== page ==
Getting His Story Straight

After the incident was over, Encinia spoke with someone on his radio (presumably a supervisor) as they developed an underlying theory to justify his behavior:

“I tried to de-escalate her. It wasn’t getting anywhere, at all. I mean I tried to put the Taser away. I tried talking to her and calming her down, and that was not working….

“Evading arrest or detention. (Inaudible). Resisting arrest … She was detained. That’s the key and that’s why I am calling and asking because she was detained. That’s when I was walking her over to the car, just to calm her down and just to (say) stop.

“That’s when she started kicking. I don’t know if it would be resist or if it would be assault. I kinda lean toward assault versus resist because I mean technically, she’s under arrest when a traffic stop is initiated, as a lawful stop. You’re not free to go. I didn’t say you’re under arrest, I never said, you know, stop, hands up.

“Correct, that did not occur. There was just the assault part…

“Like I said, with something like this, I just call you immediately, after I get to a safe stopping point.

“No weapons, she’s in handcuffs. You know, I took the lesser of the uhh … I only took enough force as I — seemed necessary. I even de-escalated once we were on the pavement, you know on the sidewalk. So I allowed time, I’m not saying I just threw her to the ground. I allowed time to de-escalate and so forth. It just kept getting. (Laughing) Right, I’m just making that clear.”

Sickening and Sad

All of this suggests obvious questions that no one is asking:

— When did Bland fail to signal the lane change that caused Encinia to pull her over?

— Why did Encinia ask Bland to get out of her car? Because she kept smoking her cigarette after he asked her to stop?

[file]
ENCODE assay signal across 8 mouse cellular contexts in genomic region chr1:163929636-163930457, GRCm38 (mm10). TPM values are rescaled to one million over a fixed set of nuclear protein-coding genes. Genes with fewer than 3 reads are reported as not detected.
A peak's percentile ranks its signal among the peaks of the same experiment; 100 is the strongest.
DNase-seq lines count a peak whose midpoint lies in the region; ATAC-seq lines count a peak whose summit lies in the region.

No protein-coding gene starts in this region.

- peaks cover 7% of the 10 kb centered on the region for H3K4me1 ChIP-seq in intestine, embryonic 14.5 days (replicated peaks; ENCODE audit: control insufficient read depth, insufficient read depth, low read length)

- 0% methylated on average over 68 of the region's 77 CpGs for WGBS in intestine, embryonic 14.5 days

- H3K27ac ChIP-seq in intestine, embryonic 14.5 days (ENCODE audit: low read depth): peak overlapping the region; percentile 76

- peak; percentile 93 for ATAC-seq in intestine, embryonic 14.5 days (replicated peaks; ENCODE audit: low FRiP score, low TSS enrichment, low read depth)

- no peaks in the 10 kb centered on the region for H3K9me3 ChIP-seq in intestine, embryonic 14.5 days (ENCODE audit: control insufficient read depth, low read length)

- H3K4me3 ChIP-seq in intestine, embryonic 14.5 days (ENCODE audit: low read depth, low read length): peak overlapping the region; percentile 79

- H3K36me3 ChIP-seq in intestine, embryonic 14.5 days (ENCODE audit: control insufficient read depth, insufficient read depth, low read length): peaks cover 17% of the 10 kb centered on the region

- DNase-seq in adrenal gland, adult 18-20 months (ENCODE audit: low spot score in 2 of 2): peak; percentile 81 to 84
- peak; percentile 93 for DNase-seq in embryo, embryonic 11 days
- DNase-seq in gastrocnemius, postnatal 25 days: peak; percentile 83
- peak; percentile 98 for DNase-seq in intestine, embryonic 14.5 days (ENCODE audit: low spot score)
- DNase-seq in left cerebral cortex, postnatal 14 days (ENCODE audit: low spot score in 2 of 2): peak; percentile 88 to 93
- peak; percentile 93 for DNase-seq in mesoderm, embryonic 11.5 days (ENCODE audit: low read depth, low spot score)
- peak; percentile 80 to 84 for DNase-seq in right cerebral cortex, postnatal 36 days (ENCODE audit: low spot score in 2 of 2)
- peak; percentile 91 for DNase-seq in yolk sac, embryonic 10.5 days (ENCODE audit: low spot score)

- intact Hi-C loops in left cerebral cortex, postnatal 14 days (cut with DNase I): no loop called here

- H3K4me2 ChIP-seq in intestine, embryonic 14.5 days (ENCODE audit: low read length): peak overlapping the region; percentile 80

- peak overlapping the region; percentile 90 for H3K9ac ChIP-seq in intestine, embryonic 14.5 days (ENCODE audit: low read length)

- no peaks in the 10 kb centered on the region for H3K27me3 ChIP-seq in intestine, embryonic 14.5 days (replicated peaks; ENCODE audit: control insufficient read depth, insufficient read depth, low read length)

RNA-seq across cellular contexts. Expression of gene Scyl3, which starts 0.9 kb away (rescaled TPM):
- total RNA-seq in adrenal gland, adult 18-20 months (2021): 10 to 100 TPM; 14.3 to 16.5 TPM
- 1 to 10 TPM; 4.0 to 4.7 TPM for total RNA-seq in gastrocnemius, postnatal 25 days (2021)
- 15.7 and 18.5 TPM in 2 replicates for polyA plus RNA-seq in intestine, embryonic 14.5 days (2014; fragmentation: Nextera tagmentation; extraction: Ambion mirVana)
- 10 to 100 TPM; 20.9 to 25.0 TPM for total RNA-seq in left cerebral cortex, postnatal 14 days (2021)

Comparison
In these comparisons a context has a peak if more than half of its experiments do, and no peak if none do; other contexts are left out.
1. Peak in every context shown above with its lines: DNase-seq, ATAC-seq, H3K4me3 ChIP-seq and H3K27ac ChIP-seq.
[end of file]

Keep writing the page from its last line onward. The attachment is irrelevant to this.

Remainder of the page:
— Shortly before Encinia first told Bland that she was under arrest, he grabbed her. But she hadn’t touched him. What was the charge for which he first said he was arresting her?

— What justified Encinia in forcibly removing Bland from her car? Her refusal to obey his dubious order that she get out on her own after refusing to extinguish her cigarette?

— What made Encinia laugh while he was on the car radio as a fellow officer on the scene told Bland she was under arrest for assault on a public servant — the only charge ever lodged against her?

Let’s hope Encinia is under oath when he provides the answers. The testimony of the person who caused him to laugh over the radio should be interesting, too.

Three days later, Sandra Bland was dead. No one is laughing now.

DEAR ABA…

Dear ABA (especially members of the House of Delegates to the upcoming annual meeting in Chicago):

For years, America’s dysfunctional system of financing legal education has produced too many lawyers for too few jobs — and too many law graduates with too much educational debt. A year ago, the ABA created yet another Task Force to consider the problem. The June 17, 2015 Final Report on the Financing of Legal Education embodies the failure of that Task Force’s mission. It now goes to the House of Delegates for approval.

If the Delegates are interested in rehabilitating the ABA’s credibility and restoring public confidence in the profession on an issue of critical importance to the country, they could take this simple step: reject the Task Force Report. That’s right. Rather than giving the typical rubber stamp of approval amid flowery speeches thanking Task Force members for their time and effort in generating a hollow ABA statement summarizing the obvious, the House of Delegates could just say no.

Round One

Some observers had hoped that the ABA’s previous Task Force on the Future of Legal Education might tackle the daunting issues responsible for our dysfunctional legal education market. After all, the ABA’s leaders promised that the 2012 Task Force would make “recommendations to the American Bar Association on how law schools, the ABA, and other groups and organizations can take concrete steps to address issues concerning the economics of legal education and its delivery.”

To its credit, the 2012 Task Force put its toe in those waters, observing that the “system of lending distances law schools from market considerations and it supports pricing practices that do not well serve either the public or private value in legal education.”

Let’s state the problem more bluntly: Marginal law schools are relying on exploding student debt to produce revenue streams that keep them alive. They get away with it because federal student loans come without school-specific accountability for graduates’ dismal employment outcomes. Schools have no financial skin in the game.